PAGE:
On the upcoming festival of Shavuot, we commemorate the day when Moses carried the Torah — with its 613 rules, injunctions and guidelines on how to live a Jewish life — down from Mount Sinai. Some of its commandments, like “Do not murder” and “Love the stranger,” ring as true today as they did in the Sinai desert. Others, like “Destroy the seed of Amalek” and “Do not eat the flesh of an ox that was condemned to be stoned,” require a little creativity to remain applicable to the lives of 21st-century Jews.
So, two San Francisco-based artists have set up a Web site that allows Jews everywhere to apply their own brand of creativity and humor to the task. (RE)velation (http://revelation.xoxco.com) users “remix” the commandments, using colloquial English and a modern sensibility to reinterpret the lessons of the mitzvot. Thus, “Do not carry tales” becomes “Gossip magazines are not your friend,” and, in a rather unorthodox take, “Do not leave a beast that has fallen down beneath its burden, unaided” becomes “Mick Jagger just wants you to make love to him.” It’s sort of like a Talmud wiki.
“There’s nothing new about what we’re doing,” (RE)velation co-creator Ben Brown said. “There is a long tradition of scholarly interpretation and reinterpretation of the text. This is just a hyper-modern take on that process.” The Web site is only the first step in what ultimately will be a multimedia art installation that will be unveiled on Shavuot at the San Francisco-based DAWN festival.
DAWN was launched in 2005 as a new take on the Shavuot tradition of all-night Torah study: From late at night until the wee hours of morning, attendees partake in Jewish-themed musical performances, art installations, literary salons and religious discussions. This year, DAWN will mark the grand opening of San Francisco’s new Contemporary Jewish Museum, and (RE)velation will be one of the cornerstones of the event. Images of Mount Sinai will be projected onto a wall, and the text of the original 613 commandments, along with hundreds of their “remixed” counterparts, will descend from above. The voices of (RE)velation participants reading their commandments aloud will play from on high. A kiosk will allow visitors to offer their own reinterpretations, and their contributions will be integrated into the installation in real time. With lights and sound, the idea is that participants can “heavily re-imagine the experience of being at the foot of Mount Sinai while the commandments descend from above,” Brown said.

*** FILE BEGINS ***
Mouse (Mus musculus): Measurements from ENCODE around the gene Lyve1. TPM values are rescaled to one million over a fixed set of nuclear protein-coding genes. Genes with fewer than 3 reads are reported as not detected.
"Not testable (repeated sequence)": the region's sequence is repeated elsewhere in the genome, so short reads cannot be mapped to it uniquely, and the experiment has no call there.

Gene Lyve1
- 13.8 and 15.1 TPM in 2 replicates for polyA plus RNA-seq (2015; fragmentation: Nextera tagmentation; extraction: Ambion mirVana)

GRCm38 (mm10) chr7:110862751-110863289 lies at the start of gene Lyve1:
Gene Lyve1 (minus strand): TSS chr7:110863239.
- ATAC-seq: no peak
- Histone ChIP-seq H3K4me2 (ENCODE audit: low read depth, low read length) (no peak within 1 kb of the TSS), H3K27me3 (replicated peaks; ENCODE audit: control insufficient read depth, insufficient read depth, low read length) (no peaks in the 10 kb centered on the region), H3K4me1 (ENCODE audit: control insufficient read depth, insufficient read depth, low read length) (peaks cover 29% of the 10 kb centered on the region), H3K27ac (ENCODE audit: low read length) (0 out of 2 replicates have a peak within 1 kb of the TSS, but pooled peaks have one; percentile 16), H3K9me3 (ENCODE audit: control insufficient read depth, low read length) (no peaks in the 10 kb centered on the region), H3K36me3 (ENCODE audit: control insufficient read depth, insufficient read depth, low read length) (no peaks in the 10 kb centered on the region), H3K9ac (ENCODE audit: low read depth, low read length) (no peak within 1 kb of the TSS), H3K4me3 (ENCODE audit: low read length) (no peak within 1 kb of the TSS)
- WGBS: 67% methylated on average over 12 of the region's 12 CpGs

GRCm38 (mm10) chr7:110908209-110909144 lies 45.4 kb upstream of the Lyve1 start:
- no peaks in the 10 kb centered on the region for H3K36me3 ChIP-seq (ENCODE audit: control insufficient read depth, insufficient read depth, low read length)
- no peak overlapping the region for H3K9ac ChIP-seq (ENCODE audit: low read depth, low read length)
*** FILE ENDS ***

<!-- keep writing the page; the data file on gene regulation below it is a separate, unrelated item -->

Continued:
Skeptics might allege that when the God of Exodus said, “Do not muzzle a beast, while it is working in produce which it can eat and enjoy,” he most certainly did not mean “Go ahead — text during meetings. Really.” But some might say that’s exactly what he meant.
“You gotta be in conversation with the tradition,” co-creator Ari Kelman said. Besides, “I would hope God has a sense of humor.”
Beth Schwartzapfel is a freelance journalist based in Brooklyn. As soon as she finishes her thesis, which was technically due two weeks ago (but who’s counting?), she will have her Master of Fine Arts in creative nonfiction from The New School.